Accelerator Engineering

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Researchers Demonstrate 'Accelerator on a Chip'

In an advance that could dramatically shrink particle accelerators for science and medicine, researchers used a laser to accelerate electrons at a rate 10 times higher than conventional technology in a nanostructured glass chip smaller than a grain of rice.

Shedding Light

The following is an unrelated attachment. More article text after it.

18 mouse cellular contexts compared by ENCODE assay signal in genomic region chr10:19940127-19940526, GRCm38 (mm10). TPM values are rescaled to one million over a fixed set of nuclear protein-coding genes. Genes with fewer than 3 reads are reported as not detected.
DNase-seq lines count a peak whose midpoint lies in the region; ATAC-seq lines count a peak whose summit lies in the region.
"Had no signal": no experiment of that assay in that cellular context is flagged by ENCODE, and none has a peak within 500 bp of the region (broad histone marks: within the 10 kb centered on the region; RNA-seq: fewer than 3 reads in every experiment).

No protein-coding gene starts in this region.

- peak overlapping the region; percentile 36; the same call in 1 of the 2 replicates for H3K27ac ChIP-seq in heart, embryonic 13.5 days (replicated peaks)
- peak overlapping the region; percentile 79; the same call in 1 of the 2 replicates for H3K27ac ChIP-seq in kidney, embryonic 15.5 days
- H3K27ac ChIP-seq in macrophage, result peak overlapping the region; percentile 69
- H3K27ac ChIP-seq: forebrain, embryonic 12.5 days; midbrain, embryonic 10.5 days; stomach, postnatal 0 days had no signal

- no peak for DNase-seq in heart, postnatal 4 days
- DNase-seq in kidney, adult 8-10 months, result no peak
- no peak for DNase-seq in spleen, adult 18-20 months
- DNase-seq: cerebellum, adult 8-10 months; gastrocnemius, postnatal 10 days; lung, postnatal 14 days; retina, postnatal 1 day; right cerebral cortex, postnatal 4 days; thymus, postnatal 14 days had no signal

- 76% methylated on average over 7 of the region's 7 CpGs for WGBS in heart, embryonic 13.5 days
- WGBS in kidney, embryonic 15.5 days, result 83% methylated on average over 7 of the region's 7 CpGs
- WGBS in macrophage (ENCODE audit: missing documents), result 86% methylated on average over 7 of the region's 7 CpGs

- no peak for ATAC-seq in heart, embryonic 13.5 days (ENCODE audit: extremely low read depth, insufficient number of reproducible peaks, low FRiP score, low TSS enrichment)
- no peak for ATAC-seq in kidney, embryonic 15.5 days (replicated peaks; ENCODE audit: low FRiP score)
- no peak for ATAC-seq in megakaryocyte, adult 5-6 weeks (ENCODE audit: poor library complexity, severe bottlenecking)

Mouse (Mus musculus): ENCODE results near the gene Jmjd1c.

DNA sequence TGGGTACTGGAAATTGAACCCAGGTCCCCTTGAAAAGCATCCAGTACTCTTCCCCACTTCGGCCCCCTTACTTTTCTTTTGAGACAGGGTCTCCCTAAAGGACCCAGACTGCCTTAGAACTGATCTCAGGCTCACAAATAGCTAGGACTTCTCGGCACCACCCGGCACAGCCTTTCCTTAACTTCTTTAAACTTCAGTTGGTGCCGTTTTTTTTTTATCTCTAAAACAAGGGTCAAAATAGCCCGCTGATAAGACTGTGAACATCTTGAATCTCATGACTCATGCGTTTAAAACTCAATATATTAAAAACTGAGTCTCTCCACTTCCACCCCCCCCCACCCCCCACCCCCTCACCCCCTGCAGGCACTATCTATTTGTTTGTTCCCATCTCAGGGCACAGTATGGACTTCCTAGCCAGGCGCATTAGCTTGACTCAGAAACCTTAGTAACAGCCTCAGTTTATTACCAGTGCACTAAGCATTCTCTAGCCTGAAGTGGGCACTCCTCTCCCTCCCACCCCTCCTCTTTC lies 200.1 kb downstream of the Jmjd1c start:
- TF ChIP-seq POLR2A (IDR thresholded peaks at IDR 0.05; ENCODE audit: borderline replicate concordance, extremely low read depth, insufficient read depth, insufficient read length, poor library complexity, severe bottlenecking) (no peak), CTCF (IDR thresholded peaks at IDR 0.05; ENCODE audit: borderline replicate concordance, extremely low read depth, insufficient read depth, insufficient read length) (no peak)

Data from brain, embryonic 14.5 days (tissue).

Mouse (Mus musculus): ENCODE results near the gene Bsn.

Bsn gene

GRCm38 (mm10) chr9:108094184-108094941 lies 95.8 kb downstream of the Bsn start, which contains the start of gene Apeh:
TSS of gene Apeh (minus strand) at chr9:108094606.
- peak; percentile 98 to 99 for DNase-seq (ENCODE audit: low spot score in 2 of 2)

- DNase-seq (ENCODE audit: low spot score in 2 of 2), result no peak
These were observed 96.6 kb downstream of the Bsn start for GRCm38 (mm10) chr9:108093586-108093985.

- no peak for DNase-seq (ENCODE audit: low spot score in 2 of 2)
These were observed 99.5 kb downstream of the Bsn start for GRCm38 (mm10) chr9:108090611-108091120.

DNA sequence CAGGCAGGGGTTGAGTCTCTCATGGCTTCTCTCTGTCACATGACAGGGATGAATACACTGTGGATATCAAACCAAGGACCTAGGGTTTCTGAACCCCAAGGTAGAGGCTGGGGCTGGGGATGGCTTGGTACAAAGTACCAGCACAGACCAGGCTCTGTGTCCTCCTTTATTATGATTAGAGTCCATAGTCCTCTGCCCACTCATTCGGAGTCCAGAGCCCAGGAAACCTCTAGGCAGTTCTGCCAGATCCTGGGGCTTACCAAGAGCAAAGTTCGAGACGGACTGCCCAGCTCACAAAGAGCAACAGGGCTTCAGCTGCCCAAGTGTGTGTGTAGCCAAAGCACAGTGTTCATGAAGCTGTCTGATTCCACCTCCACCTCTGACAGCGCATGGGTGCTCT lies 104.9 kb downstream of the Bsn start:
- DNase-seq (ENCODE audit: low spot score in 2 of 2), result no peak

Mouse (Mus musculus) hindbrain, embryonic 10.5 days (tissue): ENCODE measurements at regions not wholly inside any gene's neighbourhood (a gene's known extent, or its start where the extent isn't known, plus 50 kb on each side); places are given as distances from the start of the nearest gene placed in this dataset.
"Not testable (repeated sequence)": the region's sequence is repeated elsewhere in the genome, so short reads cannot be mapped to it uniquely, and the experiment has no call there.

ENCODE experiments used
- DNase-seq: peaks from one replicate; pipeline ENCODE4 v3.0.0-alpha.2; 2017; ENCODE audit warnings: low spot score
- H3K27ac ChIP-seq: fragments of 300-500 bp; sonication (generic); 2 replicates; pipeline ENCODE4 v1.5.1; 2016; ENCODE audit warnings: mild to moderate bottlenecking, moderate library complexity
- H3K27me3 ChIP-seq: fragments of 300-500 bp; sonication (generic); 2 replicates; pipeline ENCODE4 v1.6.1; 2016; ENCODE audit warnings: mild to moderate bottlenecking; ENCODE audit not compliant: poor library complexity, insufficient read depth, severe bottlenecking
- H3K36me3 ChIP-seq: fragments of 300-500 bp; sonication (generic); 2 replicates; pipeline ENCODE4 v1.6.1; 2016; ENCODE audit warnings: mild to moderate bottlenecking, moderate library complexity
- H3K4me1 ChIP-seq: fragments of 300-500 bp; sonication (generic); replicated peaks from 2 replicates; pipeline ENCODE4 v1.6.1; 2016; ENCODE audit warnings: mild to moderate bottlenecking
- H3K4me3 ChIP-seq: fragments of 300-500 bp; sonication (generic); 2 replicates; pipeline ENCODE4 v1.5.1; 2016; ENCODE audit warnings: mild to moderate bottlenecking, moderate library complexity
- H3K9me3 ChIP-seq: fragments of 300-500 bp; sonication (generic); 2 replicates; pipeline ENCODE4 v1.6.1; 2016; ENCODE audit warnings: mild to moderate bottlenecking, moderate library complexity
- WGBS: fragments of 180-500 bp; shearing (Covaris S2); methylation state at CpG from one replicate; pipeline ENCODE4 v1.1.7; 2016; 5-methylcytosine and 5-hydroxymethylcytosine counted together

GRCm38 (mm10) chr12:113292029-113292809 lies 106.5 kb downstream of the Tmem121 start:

In 1971, physicist Burton Richter of Stanford Linear Accelerator Center was building a new type of particle collider called a storage ring. The lab’s two-mile-long linear accelerator—housed in what was then the longest building in the world—would shoot electrons and their antimatter twins, called positrons, into the 80-meter-diameter Stanford Positron Electron Accelerating Ring, and SPEAR would set the beams of particles on a collision course. Richter and his colleagues stood by to examine the debris to see what discoveries came out.

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